On June 18, 2015, the U.S. District Court for the Eastern District of California denied a motion for a temporary restraining order and preliminary injunction, finding the plaintiff failed to establish that an emergency salinity barrier would imminently harm species listed under the Endangered Species Act (ESA). Center for Environmental Science, Accuracy & Reliability (“CESAR”) v. Cowin, No. 1:15-cv-00884-LJO-BAM (E.D. Cal Jun. 18, 2015) (pdf).
CESAR filed an action against the California Department of Water Resources (DWR) and the U.S. Fish and Wildlife Service (Service) on June 11, 2015, seeking to enjoin the construction and operation of an Emergency Drought Salinity Barrier at West False River (Project) in the Sacramento-San Joaquin Delta (Delta). CESAR further sought to require the Service to reinitiate consultation under the ESA “due to changed circumstances, to wit, the construction and operation of the Project.” Among other things, CESAR argued that the Project would adversely impact species listed under the ESA, including the delta smelt (Hypomesus transpacificus).
DWR constructed the Project in response to Governor Brown’s Executive Order B-29-15, which directed DWR to plan, and, if necessary, implement emergency salinity barriers at various locations within the Delta. The Project is intended to reduce saltwater intrusion into the central Delta resulting from California’s prolonged drought. According to DWR, if the Project was not installed, salinity levels in the Delta would degrade water quality to levels that would render it unacceptable as a source for drinking water or commercial and industrial uses, thereby creating risks to human health and safety. Installation of the Project was completed on June 15, 2015, with approximately 150,000 tons of rock comprising the salinity barrier. DWR obtained most of the required federal permits for the Project on an emergency basis.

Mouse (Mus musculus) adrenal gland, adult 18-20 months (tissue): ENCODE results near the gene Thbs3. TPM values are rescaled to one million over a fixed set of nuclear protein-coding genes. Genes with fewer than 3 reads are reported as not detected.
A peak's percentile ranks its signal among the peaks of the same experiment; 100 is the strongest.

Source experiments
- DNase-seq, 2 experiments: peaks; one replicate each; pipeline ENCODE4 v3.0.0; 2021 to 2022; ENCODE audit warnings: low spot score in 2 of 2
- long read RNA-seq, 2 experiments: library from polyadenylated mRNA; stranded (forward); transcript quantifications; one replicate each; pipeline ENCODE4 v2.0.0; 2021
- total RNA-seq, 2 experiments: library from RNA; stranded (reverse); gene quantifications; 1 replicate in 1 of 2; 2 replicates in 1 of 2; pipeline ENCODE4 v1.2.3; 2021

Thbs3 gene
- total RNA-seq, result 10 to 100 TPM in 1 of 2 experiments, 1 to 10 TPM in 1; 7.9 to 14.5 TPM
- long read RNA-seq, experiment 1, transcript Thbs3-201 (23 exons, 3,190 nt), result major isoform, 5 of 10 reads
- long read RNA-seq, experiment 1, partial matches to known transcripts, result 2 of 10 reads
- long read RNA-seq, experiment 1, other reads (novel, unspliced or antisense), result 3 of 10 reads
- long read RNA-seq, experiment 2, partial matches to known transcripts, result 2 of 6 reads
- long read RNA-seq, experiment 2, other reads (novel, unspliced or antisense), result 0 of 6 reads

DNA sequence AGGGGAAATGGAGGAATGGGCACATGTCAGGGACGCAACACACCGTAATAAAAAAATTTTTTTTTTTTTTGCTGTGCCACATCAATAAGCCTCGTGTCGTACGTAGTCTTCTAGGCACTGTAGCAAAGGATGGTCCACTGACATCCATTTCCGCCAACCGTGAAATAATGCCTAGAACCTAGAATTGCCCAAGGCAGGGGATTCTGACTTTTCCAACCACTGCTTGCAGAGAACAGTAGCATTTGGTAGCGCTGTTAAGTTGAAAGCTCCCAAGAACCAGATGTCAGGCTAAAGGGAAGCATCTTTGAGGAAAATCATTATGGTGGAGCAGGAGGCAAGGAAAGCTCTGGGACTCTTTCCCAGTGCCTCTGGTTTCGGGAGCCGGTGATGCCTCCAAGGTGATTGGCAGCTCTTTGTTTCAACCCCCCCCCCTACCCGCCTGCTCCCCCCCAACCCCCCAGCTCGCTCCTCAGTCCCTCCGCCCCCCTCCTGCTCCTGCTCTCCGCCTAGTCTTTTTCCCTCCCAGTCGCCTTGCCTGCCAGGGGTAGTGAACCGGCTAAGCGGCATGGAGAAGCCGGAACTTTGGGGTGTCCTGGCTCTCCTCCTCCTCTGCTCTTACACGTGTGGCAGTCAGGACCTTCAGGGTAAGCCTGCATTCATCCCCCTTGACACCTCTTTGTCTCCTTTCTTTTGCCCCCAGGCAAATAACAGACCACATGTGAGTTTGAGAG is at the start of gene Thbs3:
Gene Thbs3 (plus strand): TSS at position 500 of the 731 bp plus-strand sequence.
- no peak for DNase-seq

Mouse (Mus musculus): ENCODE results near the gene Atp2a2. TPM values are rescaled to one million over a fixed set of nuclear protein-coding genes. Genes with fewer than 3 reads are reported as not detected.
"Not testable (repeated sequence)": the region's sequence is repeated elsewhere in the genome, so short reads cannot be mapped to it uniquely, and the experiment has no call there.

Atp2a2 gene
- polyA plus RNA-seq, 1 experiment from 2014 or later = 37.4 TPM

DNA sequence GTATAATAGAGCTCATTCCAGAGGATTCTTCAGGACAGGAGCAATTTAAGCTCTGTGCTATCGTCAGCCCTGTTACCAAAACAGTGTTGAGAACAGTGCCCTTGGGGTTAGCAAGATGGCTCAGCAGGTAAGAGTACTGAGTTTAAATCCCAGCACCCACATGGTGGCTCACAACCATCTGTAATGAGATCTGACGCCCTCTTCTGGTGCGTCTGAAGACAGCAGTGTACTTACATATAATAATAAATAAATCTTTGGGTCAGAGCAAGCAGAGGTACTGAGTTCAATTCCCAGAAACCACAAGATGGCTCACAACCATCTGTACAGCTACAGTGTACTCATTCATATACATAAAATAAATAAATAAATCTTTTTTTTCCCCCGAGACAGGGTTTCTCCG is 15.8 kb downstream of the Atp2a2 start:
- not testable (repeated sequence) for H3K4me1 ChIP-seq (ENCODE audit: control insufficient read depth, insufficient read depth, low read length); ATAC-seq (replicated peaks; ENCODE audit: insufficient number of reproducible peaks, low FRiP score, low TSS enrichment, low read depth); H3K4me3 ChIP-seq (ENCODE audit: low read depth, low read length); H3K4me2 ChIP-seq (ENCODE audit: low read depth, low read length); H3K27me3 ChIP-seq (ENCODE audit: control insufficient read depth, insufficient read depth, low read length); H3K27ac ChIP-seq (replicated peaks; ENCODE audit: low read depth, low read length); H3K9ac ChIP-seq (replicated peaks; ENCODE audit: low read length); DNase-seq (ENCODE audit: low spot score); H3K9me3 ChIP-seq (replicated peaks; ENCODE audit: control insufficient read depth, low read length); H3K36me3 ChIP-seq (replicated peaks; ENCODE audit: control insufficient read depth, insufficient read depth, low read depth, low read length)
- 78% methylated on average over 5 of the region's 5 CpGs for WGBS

The court denied plaintiff’s motion, holding CESAR failed to demonstrate a reasonably certain threat of imminent harm to ESA-listed species. Given that the Project had already been installed, the court construed CESAR’s motion as a request to have the Project removed, thereby applying the heightened standard for a mandatory injunction. The court found that the “potential” impacts described by CESAR were insufficient to meet its burden of establishing that the Project would irreparably harm the species, opining that CESAR was required to demonstrate significant harm to the overall population.